De-Extinction Breakthrough: Unveiling the Woolly Mammoth Genome With Groundbreaking DNA Technology

Woolly Mammoth 3D Reconstraction Art Concept

Researchers have successfully reconstructed the genome and 3D chromosomal structures of a 52,000-year-old woolly mammoth, a breakthrough using ancient DNA preserved by freeze-drying. Credit:

A groundbreaking study has mapped the genome and 3D chromosomal architecture of a 52,000-year-old woolly mammoth, uncovering details of its genetic activity and offering new prospects for de-extinction research.

An international team of researchers has assembled the genome and 3D chromosomal structures of a 52,000-year-old woolly mammoth. This is the first time such a feat has been achieved for any ancient DNA sample.

The fossilized chromosomes, which are around a million times longer than most ancient DNA fragments, provide insight into how the mammoth’s genome was organized within its living cells and which genes were active within the skin tissue from which the DNA was extracted. This unprecedented level of structural detail was retained because the mammoth underwent freeze-drying shortly after it died, which meant that its DNA was preserved in a glass-like state.

The results are presented today (July 11) in the journal Cell.

Mammoth Foot in Permafrost

A photo of a mammoth foot in a permafrost environment. Credit: Love Dalen

Advancements in Genomic Architecture

“This is a new type of fossil, and its scale dwarfs that of individual ancient DNA fragments—a million times more sequence,” says corresponding author Erez Lieberman Aiden, Director of the Center for Genome Architecture at Baylor College of Medicine. “It is also the first time a karyotype of any sort has been determined for an ancient sample.”

Knowing the three-dimensional architecture of a genome provides a lot of additional information beyond its sequence, but most ancient DNA specimens consist of very small, scrambled DNA fragments. Building off work mapping the 3D structure of the human genome, Aiden thought that if the right ancient DNA sample could be found—one with the 3D organization of the fragments still intact—it would be possible to use the same strategies to assemble ancient genomes.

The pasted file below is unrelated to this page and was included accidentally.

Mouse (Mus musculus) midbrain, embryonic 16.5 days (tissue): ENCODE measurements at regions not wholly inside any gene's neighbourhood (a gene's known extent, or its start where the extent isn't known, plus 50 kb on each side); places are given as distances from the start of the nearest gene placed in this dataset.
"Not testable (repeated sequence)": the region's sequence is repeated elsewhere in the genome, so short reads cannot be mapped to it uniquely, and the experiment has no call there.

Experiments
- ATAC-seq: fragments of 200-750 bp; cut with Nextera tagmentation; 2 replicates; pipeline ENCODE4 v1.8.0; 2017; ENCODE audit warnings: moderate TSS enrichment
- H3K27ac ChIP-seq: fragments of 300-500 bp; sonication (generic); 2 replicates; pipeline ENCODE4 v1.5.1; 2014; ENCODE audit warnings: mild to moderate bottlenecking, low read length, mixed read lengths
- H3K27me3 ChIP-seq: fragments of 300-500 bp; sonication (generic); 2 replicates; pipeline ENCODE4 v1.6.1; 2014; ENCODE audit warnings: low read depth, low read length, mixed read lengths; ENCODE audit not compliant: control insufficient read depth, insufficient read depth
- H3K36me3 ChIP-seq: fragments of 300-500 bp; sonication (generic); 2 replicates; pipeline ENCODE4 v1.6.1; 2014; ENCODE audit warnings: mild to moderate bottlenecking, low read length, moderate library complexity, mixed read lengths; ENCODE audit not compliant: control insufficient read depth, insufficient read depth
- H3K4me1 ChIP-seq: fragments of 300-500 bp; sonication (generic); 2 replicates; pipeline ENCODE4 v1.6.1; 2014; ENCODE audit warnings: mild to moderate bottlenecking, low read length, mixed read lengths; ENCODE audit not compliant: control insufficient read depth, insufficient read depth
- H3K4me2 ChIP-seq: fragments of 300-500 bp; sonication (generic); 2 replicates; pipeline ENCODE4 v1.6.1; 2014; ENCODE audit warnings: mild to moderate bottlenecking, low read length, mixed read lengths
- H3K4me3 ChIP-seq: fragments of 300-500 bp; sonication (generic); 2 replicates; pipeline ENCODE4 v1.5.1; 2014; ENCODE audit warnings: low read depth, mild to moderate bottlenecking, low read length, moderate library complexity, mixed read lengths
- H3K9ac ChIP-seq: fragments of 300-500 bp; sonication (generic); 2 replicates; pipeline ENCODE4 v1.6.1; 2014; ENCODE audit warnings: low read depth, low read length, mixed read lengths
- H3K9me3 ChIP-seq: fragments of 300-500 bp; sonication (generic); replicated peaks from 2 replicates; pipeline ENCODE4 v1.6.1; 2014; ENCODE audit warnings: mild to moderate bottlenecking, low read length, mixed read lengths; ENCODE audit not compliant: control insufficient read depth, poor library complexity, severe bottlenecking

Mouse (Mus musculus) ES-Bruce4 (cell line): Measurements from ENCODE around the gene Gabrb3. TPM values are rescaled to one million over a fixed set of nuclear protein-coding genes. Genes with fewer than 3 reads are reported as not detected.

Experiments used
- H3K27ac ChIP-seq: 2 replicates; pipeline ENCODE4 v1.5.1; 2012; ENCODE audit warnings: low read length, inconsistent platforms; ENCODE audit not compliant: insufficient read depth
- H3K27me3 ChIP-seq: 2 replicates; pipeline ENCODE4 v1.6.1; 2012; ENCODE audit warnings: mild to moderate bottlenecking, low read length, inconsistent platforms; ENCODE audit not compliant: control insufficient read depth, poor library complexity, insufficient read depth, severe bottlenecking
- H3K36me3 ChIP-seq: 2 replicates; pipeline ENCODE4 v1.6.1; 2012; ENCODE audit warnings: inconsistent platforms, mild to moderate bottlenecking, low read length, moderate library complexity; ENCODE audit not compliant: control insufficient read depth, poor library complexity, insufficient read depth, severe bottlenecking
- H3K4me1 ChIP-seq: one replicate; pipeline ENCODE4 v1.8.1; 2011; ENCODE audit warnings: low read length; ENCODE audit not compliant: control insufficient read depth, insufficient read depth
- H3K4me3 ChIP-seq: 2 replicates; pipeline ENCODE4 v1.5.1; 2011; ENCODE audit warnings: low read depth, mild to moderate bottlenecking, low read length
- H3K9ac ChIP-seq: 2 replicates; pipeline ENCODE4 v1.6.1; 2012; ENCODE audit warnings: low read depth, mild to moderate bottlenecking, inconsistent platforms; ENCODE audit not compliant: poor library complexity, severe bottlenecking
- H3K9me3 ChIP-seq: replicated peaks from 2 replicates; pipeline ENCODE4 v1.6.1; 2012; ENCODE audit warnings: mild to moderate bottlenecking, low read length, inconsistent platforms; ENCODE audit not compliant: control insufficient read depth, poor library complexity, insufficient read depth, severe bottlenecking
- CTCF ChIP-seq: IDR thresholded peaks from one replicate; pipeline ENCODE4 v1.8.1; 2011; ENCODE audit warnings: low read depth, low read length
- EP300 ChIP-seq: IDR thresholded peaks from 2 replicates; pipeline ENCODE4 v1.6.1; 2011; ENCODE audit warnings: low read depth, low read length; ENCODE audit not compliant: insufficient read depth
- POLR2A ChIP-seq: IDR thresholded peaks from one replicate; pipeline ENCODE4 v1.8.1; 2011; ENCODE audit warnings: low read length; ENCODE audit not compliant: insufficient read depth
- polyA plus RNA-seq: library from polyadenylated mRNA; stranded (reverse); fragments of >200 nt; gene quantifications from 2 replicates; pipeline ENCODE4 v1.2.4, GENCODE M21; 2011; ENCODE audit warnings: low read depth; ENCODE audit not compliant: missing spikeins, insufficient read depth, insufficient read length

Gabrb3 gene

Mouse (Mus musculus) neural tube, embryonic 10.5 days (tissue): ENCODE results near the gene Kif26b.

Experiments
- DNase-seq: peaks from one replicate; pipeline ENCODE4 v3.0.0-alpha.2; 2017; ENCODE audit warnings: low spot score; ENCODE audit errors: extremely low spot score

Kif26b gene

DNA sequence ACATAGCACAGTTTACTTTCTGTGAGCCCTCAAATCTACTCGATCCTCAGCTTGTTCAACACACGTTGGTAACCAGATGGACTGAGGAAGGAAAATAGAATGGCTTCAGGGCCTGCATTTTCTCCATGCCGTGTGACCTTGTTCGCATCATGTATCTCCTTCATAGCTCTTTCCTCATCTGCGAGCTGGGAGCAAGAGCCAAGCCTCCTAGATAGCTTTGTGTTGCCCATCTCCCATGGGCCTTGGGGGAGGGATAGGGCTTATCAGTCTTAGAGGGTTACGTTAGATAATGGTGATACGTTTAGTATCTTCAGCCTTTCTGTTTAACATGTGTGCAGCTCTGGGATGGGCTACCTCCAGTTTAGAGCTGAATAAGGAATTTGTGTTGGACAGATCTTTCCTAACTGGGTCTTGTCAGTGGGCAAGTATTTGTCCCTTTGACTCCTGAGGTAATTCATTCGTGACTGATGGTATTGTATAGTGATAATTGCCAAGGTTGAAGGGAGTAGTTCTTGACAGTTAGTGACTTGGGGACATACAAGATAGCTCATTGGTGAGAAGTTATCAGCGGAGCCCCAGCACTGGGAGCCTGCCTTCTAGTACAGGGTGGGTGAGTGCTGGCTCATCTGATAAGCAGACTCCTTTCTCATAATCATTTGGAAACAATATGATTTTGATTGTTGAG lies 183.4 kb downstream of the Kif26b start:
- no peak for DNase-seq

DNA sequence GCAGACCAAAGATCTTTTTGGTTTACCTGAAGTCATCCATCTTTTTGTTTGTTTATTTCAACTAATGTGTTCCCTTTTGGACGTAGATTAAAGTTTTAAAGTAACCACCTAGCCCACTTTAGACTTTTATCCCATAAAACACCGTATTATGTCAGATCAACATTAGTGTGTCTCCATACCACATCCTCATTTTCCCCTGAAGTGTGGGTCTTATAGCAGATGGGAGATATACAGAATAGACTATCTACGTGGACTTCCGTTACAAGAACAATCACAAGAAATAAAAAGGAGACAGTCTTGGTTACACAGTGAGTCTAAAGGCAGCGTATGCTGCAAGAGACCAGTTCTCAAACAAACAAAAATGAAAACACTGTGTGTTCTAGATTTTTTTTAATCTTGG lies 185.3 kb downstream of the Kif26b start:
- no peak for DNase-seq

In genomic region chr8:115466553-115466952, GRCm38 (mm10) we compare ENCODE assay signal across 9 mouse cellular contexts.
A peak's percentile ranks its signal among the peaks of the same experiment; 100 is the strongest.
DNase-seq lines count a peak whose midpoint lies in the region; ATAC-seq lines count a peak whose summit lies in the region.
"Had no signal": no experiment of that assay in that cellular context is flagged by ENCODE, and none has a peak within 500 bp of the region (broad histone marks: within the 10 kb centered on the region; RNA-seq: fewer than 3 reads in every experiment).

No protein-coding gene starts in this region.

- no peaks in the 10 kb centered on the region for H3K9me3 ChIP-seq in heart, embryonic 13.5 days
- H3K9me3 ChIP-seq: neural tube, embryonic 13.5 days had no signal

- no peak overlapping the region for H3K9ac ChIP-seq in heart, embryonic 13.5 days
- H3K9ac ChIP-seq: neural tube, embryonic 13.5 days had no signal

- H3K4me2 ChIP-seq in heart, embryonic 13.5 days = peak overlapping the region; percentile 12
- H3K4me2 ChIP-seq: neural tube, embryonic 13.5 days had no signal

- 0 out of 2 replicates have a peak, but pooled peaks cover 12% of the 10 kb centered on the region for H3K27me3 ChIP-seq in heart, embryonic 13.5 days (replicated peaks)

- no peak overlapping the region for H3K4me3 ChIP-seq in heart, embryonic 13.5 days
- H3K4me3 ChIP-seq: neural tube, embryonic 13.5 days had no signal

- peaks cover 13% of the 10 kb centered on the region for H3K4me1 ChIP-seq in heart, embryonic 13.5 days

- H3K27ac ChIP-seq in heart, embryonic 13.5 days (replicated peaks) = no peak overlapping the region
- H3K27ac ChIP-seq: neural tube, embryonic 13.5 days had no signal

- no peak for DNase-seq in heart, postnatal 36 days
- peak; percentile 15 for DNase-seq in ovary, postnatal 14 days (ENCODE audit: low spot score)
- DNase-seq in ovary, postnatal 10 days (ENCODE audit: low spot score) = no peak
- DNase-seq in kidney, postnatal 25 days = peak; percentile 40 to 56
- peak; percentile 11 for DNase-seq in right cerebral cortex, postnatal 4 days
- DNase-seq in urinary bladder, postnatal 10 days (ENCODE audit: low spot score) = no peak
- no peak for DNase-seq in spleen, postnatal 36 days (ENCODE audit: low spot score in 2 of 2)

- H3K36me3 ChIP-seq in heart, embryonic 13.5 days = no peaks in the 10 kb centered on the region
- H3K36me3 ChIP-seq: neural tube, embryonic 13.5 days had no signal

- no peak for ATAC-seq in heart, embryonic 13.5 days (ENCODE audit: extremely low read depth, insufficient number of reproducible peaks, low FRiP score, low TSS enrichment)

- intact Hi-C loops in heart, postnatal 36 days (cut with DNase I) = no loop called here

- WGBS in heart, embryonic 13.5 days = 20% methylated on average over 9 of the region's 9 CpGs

Unprecedented DNA Preservation

The researchers tested dozens of samples over the course of five years before landing on an unusually well-preserved woolly mammoth that was excavated in northeastern Siberia in 2018. “We think it spontaneously freeze-dried shortly after its death,” says corresponding author Olga Dudchenko of the Center for Genome Architecture at Baylor College of Medicine. “The nuclear architecture in a dehydrated sample can survive for an incredibly long period of time.”

To reconstruct the mammoth’s genomic architecture, the researchers extracted DNA from a skin sample taken behind the mammoth’s ear. They used a method called Hi-C that allows them to detect which sections of DNA are likely to be in close spatial proximity and interact with each other in their natural state in the nucleus.

Insights Into Woolly Mammoth Genetics

“Imagine you have a puzzle that has three billion pieces, but you don’t have the picture of the final puzzle to work from,” says corresponding author Marc A. Marti-Renom, an ICREA research professor and structural genomicist at the Centre Nacional d’Anàlisi Genòmica (CNAG) and the Centre for Genomic Regulation (CRG) in Barcelona. “Hi-C allows you to have an approximation of that picture before you start putting the puzzle pieces together.”